MA 1505 Tutorial 5: Fourier Series

In this tutorial, we will learn how to calculate the Fourier series of periodic functions.

Assume f(x) is a periodic function with period 2\pi, i.e. f(x)=f(x+2\pi) for all x \in \mathbb{R} . The Fourier Series of f(x) is defined as a_{0}+\sum_{n=1}^{\infty} (a_{n} \cos(nx) +b_{n} \sin(nx)), where

a_{0}= \frac{1}{2\pi} \int_{-\pi}^{\pi} f(x) dx,

a_{n}= \frac{1}{\pi} \int_{-\pi}^{\pi} f(x) \cos(nx) dx for all n\geq 1,

b_{n}= \frac{1}{\pi} \int_{-\pi}^{\pi} f(x) \sin(nx) dx for all n\geq 1,

Theorem 1.  If f(x) satisfies Lipchitz condition on (-\pi, \pi) , then

f(x) =a_{0}+\sum_{n=1}^{\infty} (a_{n} \cos(nx) +b_{n} \sin(nx)).

Theorem 2. Parseval’s Identity.

\frac{1}{\pi} \int_{-\pi}^{\pi} |f(x)|^{2} dx= 2a_{0}^{2}+ \sum_{n=1}^{\infty} (a_{n}^{2}+b_{n}^{2}).

Question 1. Assume f(x)=f(x+2\pi) for all x\in \mathbb{R} and f(x)=1505+1506x+1507x^{2}+1508x^{3} on [-\pi, \pi).

What is the value of a_{0}+\sum_{n=1}^{\infty}a_{n} ?

Solution. From Theorem 1, f(x)=a_{0}+\sum_{n=1}^{\infty} (a_{n} \cos(nx) +b_{n} \sin(nx)) on (-\pi, \pi) . Therefore, f(0)=a_{0}+\sum_{n=1}^{\infty}a_{n} and f(0)=1505 . Hence, a_{0}+\sum_{n=1}^{\infty}a_{n}=1505.

Question 2. Prove these identities:

\sum_{n=1}^{\infty} \frac{1}{(2n-1)^{2}}=\frac{\pi^{2}}{8}

\sum_{n=1}^{\infty} \frac{1}{n^{2}}=\frac{\pi^{2}}{6}

\sum_{n=1}^{\infty} \frac{1}{(2n-1)^{4}}=\frac{\pi^{4}}{96}

\sum_{n=1}^{\infty} \frac{1}{n^{4}}=\frac{\pi^{4}}{90}

Solution.

Choose the function f(x)=|x| on (-\pi, \pi) and f(x) is a periodic function with period 2\pi.

Use the formulas of a_{n} and b_{n}, we can prove that the Fourier series of f(x)=|x| is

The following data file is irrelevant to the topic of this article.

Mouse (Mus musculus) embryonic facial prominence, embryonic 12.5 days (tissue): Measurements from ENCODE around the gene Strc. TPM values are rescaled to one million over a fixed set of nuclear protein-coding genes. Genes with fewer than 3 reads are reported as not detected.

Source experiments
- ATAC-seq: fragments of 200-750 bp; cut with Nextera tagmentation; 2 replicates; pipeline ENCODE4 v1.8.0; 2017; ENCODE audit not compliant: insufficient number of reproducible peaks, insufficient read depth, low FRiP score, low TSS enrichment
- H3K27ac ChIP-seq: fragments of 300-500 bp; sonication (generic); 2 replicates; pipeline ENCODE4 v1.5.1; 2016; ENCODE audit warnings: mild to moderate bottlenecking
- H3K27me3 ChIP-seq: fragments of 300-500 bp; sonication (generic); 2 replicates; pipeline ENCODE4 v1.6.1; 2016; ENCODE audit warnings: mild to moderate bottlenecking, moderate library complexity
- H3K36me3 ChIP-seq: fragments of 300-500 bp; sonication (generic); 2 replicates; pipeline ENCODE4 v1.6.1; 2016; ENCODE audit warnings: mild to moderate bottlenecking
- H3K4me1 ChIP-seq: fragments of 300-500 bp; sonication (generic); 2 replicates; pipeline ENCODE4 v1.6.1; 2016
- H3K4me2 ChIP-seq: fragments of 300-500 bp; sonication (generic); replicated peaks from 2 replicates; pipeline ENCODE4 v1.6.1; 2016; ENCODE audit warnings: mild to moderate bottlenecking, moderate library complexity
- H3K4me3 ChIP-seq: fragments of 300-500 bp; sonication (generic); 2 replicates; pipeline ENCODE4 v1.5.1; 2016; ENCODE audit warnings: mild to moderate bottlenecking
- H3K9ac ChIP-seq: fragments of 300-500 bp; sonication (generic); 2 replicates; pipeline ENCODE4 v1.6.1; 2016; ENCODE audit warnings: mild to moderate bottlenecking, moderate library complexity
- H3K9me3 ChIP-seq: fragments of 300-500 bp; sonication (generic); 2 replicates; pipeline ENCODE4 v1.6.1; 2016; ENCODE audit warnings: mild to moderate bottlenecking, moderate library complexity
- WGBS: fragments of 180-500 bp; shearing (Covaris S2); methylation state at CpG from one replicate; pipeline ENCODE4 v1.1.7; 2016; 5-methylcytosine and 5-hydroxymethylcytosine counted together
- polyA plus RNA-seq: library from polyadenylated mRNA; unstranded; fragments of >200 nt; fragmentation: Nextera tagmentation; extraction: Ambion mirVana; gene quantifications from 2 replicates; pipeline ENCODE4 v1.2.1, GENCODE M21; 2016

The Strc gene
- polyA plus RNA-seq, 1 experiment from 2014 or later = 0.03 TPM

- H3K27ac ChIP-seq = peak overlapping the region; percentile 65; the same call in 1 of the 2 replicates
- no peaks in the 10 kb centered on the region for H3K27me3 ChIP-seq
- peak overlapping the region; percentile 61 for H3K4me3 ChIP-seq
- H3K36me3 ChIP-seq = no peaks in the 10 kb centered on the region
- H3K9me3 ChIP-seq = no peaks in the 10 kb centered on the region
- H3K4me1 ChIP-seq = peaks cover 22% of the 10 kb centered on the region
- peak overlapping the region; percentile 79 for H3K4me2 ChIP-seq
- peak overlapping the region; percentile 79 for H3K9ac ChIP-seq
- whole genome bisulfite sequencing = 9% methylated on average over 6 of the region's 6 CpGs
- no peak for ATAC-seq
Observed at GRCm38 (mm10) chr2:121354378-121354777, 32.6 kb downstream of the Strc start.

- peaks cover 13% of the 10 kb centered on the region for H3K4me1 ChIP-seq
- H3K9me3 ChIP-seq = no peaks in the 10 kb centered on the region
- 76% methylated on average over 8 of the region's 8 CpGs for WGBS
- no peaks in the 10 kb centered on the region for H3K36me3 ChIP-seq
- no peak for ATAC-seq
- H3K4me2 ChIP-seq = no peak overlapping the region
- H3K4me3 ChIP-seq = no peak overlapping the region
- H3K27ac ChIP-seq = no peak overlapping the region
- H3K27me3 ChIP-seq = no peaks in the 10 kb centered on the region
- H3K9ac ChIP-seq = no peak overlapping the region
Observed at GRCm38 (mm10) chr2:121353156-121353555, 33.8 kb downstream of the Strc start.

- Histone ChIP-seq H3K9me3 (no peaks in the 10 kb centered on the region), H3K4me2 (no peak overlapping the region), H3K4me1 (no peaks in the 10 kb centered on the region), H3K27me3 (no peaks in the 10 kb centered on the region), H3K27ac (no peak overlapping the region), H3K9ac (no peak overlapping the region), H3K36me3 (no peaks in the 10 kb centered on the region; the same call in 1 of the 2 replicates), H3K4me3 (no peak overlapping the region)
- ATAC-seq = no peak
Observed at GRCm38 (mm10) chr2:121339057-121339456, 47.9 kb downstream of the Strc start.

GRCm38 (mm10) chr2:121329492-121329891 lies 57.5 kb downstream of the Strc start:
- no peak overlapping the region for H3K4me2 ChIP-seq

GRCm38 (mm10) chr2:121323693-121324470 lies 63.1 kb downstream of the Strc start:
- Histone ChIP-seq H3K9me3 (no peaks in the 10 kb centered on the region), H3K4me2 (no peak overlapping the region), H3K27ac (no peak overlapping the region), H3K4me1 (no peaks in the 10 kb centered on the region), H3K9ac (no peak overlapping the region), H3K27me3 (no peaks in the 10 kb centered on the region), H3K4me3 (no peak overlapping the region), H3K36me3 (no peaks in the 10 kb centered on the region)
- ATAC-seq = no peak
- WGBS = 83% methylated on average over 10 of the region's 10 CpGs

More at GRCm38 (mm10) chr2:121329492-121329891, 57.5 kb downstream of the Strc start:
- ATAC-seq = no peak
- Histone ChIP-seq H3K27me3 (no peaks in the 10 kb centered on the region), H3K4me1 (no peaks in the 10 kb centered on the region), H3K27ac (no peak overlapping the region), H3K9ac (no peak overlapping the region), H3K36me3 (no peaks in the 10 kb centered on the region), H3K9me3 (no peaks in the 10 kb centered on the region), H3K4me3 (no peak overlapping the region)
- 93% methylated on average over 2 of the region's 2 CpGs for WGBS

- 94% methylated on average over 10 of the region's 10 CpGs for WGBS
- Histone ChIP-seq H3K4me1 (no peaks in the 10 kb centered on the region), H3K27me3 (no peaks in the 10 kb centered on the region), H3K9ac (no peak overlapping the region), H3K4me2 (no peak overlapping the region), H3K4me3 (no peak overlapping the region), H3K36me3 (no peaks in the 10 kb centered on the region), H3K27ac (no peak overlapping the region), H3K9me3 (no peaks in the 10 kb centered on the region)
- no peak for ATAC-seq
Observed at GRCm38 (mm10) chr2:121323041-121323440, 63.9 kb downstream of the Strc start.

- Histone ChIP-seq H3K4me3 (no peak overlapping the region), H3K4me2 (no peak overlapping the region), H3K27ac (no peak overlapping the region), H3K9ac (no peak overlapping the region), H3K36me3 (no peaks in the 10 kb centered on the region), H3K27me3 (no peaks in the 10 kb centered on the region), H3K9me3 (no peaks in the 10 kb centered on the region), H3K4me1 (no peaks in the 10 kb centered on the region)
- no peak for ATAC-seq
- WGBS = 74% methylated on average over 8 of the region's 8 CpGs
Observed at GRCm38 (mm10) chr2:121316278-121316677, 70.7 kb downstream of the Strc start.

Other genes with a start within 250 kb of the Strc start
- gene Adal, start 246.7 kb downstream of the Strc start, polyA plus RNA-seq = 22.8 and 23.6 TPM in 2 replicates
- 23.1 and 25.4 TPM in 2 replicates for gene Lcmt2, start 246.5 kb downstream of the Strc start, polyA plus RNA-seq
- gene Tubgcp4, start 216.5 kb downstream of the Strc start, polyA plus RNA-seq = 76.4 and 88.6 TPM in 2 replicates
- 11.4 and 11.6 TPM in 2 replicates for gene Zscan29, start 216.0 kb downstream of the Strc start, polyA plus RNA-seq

\frac{\pi}{2} + \sum_{n=1}^{\infty} \frac{2((-1)^{n}-1)}{\pi}  \cdot \frac{cos(nx)}{n^{2}}

From Theorem 1, take x=0, then

0= \frac{\pi}{2} + \sum_{n=1}^{\infty} \frac{2((-1)^{n}-1)}{n^{2} \pi}  = \frac{\pi}{2} + \sum_{m=1}^{\infty} \frac{-4}{(2m-1)^{2}\pi}  = \frac{\pi}{2} - \frac{4}{\pi} \sum_{m=1}^{\infty} \frac{1}{(2m-1)^{2}}

Therefore, \sum_{n=1}^{\infty} \frac{1}{(2n-1)^{2}}=\frac{\pi^{2}}{8} .

Assume S=\sum_{n=1}^{\infty} \frac{1}{n^{2}} , we get

S=\sum_{odd} \frac{1}{n^{2}} + \sum_{even} \frac{1}{n^{2}}  = \frac{\pi^{2}}{8} + \frac{1}{4} S .

Therefore S=\frac{\pi^{2}}{6} .

From Parserval’s identity, we know

\frac{2\pi^{2}}{3}= \frac{1}{\pi} \int_{-\pi}^{\pi} x^{2}dx  = 2\cdot (\frac{\pi}{2})^{2} + \sum_{n=1}^{\infty} \frac{4((-1)^{n}-1)^{2}}{\pi^{2}\cdot n^{4}}  = \frac{\pi^{2}}{2} + \sum_{m=1}^{\infty} \frac{16}{\pi^{2} (2m-1)^{4}}

Therefore \sum_{n=1}^{\infty} \frac{1}{(2n-1)^{4}} = \frac{\pi^{4}}{96} .

Assume S=\sum_{n=1}^{\infty} \frac{1}{n^{4}} , we get

S=\sum_{odd} \frac{1}{n^{4}} + \sum_{even} \frac{1}{n^{4}}  = \frac{\pi^{4}}{96} + \frac{1}{16} S

Therefore, S=\frac{\pi^{4}}{90} .

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